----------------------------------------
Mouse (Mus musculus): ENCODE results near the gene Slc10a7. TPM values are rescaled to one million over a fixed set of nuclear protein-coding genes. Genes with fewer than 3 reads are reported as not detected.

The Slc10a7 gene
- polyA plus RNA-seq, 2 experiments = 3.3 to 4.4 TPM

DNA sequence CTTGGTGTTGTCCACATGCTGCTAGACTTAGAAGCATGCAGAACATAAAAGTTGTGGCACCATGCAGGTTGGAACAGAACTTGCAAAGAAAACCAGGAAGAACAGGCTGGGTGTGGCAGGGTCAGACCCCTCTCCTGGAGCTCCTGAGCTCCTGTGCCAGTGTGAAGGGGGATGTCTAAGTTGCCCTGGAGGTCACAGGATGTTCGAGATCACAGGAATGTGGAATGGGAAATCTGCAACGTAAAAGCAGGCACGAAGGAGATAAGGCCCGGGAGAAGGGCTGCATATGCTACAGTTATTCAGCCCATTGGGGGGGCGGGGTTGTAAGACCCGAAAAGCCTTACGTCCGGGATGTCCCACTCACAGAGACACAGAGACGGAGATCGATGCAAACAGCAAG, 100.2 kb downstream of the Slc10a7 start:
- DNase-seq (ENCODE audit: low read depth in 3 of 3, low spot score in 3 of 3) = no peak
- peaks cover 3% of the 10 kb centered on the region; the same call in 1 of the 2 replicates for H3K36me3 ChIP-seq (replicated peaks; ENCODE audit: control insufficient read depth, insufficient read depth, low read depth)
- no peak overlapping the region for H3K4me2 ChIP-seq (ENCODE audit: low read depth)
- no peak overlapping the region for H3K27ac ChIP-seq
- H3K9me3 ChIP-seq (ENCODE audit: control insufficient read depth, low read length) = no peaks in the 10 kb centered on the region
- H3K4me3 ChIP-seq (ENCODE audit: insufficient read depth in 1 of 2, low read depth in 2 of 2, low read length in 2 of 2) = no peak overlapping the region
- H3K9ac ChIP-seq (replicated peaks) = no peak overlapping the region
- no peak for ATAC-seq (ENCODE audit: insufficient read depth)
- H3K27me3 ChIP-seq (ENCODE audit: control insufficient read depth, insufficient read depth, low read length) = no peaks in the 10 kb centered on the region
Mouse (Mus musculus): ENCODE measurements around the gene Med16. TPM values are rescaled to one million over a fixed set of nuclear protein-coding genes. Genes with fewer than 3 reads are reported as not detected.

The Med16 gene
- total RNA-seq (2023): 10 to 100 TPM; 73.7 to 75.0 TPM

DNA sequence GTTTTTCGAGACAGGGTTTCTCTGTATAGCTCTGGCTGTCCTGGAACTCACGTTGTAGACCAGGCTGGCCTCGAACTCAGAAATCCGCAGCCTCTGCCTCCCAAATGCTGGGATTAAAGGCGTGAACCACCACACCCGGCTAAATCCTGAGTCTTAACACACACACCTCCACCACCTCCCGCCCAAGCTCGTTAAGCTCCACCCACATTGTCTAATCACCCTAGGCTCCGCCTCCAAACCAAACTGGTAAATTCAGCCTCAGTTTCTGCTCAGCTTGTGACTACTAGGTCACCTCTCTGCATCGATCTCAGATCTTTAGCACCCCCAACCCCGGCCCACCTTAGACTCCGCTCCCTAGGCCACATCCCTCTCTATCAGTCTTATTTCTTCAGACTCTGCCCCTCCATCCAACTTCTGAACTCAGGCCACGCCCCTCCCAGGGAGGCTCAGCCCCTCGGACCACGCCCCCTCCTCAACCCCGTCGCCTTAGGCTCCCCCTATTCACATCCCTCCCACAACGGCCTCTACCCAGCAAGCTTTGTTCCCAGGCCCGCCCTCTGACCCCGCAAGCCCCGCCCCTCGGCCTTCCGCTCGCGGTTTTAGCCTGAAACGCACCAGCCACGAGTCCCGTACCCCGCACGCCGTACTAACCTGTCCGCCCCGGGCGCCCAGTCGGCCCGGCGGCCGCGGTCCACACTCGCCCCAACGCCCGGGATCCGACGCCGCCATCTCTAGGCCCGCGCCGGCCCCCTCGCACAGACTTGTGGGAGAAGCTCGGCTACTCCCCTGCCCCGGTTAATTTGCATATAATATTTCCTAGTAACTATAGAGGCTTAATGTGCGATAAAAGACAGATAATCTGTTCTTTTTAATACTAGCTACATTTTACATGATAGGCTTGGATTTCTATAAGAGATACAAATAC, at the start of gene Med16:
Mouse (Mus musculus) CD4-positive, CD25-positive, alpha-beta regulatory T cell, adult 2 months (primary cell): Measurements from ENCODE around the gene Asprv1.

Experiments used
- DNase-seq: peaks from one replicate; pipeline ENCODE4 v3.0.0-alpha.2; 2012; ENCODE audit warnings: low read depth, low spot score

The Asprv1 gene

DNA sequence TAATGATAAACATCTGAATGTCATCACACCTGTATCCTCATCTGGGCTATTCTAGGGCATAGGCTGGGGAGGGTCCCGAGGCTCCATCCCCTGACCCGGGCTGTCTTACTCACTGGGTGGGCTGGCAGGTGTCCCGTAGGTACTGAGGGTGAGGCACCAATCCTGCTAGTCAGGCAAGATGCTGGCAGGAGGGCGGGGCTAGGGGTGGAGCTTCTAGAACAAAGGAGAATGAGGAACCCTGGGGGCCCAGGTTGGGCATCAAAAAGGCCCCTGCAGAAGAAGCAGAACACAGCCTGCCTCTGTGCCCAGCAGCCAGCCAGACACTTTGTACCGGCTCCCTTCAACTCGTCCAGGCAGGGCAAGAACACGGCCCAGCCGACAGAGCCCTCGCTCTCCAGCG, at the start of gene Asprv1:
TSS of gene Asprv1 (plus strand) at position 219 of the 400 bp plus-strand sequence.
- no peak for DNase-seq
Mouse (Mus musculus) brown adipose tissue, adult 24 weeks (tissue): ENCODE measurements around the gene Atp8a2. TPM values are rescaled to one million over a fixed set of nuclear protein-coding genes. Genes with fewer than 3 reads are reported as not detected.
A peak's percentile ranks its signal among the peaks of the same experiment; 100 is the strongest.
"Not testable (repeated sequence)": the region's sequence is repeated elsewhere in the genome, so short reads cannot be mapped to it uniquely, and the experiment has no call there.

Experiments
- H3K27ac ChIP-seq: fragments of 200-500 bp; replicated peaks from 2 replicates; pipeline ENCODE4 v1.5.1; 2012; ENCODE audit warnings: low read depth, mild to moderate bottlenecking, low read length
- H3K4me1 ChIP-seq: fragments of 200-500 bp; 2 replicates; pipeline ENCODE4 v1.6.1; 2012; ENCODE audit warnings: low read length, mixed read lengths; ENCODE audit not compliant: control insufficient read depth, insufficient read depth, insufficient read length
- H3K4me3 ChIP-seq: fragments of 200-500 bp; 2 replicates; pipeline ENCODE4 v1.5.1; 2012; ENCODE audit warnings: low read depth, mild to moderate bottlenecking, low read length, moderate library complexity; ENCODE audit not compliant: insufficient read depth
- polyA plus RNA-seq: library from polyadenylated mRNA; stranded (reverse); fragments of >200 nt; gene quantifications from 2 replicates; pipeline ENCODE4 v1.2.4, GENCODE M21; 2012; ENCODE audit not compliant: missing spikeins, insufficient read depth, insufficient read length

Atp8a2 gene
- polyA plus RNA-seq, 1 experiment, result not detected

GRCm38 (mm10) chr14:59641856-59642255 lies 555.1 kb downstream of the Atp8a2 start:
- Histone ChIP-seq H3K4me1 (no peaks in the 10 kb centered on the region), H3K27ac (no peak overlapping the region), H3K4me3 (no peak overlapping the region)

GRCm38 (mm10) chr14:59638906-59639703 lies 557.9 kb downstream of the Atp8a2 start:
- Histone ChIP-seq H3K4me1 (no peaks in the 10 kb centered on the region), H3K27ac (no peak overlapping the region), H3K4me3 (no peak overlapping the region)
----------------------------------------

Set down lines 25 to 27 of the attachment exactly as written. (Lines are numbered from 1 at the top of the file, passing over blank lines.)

Mouse (Mus musculus) brown adipose tissue, adult 24 weeks (tissue): ENCODE measurements around the gene Atp8a2. TPM values are rescaled to one million over a fixed set of nuclear protein-coding genes. Genes with fewer than 3 reads are reported as not detected.
A peak's percentile ranks its signal among the peaks of the same experiment; 100 is the strongest.
"Not testable (repeated sequence)": the region's sequence is repeated elsewhere in the genome, so short reads cannot be mapped to it uniquely, and the experiment has no call there.